from The American Heritage® Dictionary of the English Language, 4th Edition

  • n. A generally viscous, yellowish-white fluid formed in infected tissue, consisting of white blood cells, cellular debris, and necrotic tissue.

from Wiktionary, Creative Commons Attribution/Share-Alike License

  • n. A whitish-yellow or yellow substance composed primarily of dead white blood cells and dead pyogenic bacteria; normally found in regions of bacterial infection.

from the GNU version of the Collaborative International Dictionary of English

  • n. The yellowish white opaque creamy matter produced by the process of suppuration. It consists of innumerable white nucleated cells floating in a clear liquid.

from The Century Dictionary and Cyclopedia

  • n. An inflammatory exudation composed of modified white blood-cells (pus-corpuscles), with more or less of the debris and of the proliferating cells of the solid tissues of the part, and a liquid plasma.

from WordNet 3.0 Copyright 2006 by Princeton University. All rights reserved.

  • n. the tenth month of the Hindu calendar
  • n. a fluid product of inflammation


from The American Heritage® Dictionary of the English Language, 4th Edition

Latin pūs; see pū̆- in Indo-European roots.

from Wiktionary, Creative Commons Attribution/Share-Alike License

From Latin pus, meaning the same.


  • He began arm-to-arm inoculations by taking pus from the scab of a person and transferring it to another.

    Trivia Corner

  • Munkey: Would you rather bob for apples in pus, or hit a pinata full of diarrhea?

    Archive 2007-02-01

  • He often had to pry his eyes open in the morning with his fingers because they had been sealed shut with pus from the infections.


  • The old flag of yellow and gold we called pus and blood.

    For Whom The Bell Tolls

  • What we call pus is made up of the bodies of live and dead phagocytes, disease taints and germs, blood serum, broken-down tissues and cells, in short, the debris of the battlefield.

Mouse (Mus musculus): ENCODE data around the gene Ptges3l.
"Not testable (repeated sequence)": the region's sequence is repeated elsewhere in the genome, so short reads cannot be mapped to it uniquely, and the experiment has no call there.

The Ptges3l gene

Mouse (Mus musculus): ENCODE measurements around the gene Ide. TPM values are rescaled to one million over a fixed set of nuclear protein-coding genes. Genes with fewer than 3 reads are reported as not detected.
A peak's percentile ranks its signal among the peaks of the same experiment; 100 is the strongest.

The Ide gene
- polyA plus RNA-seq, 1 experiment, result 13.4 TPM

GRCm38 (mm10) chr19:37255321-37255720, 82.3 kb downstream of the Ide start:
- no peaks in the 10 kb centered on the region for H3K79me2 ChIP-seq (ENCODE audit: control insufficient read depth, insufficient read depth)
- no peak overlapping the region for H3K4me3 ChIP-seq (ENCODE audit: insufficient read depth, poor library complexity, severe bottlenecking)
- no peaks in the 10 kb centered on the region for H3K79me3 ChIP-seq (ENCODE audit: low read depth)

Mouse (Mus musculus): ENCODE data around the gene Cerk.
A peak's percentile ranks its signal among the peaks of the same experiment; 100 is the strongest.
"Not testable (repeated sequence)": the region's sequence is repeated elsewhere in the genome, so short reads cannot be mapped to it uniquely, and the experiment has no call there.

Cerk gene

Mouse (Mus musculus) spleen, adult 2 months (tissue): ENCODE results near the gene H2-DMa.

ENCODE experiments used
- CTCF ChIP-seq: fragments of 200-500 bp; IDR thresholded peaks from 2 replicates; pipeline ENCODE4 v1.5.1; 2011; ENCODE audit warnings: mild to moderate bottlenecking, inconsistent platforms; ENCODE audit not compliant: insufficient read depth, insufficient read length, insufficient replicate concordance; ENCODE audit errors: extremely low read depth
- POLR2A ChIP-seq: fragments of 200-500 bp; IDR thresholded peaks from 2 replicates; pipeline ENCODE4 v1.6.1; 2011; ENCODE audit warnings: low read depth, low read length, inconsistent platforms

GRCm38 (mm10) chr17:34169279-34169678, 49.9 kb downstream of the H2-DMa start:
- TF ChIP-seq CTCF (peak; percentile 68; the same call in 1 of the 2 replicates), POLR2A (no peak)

Nature Cure

  • It would have been more realistic if the beaver started vomiting blood and its fur was clotted in pus.


  • Draining the pus was the only thing that helped, and I got a tetanus shot just because of the immobility.

    The Neighbour’s Cat Won — Climb to the Stars

  • Generally there is a discharge of greenish-yellow pus, which is very sticky.

    The Veterinarian

  • This form of suppuration is due to a particular form of bacterium called the pus-causing "chain coccus."

    Scientific American Supplement, No. 810, July 11, 1891

  • There are three common forms of so-called pus cocci, and these are found almost indiscriminately with various types of inflammatory troubles.

    The Story of Germ Life


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  • Pus, Dan! Ogre sales use laser gonads up.

    October 18, 2008

  • And there's pus in the weir; where once a white cumulus froth

    of cauliflowers boiled, there's a fetid and curdling slack

    of turpentine slick clotting up with each new pollutant

    in a piled scum of rainbow blown corrugated and poxed,

    while the same goes on in our own intestinal tracts.

    - Peter Reading, Removals, from For the Municipality's Elderly, 1974

    June 22, 2008

  • That's all right. Wordie *shouldn't* give 'credit' for listing words on different lists. It's just for personal organization purposes, since there's no other reason for relisting words. I just... seem to have a lot of lists that words like 'pus' should, you know, be on... I guess... *starts to wonder*

    December 5, 2007

  • John doesn't give you credit for a second listing if you put a word on more than one of your lists.

    December 5, 2007

  • Yes, yes it were.

    December 5, 2007

  • I don't think I have words on more than three lists, myself. (Could be wrong.) But I don't often see instances in which other users add a word to more than one of their lists.

    soo... was that u being snide?! ;)

    December 2, 2007

  • Say! There's a good question! How do we find out?

    December 2, 2007

  • Hmm, I wonder what the record is for most lists by the same person a single word appears in...?

    December 1, 2007

  • Hey, don't forget Creative Onomatopoeia! ;)

    In my defense, can you think of three *other* letters that elicit that kind of strong reaction from so many people?

    December 1, 2007

  • Sup backwards. Useful knowledge for those whose dietary intake is restricted to (body) fluids only.

    December 1, 2007

  • I was glancing though the list at right:

    Disgusting words

    Least favorites

    Words I absolutely can NOT stand

    Unpleasant words for unpleasant things

    Words I don't like very much

    ...and then...

    Really Cool Three-Letter Words, by chained_bear


    December 1, 2007

  • I have to say, here I like WeirdNet's suggestion better than the meaning I had in mind.

    December 1, 2007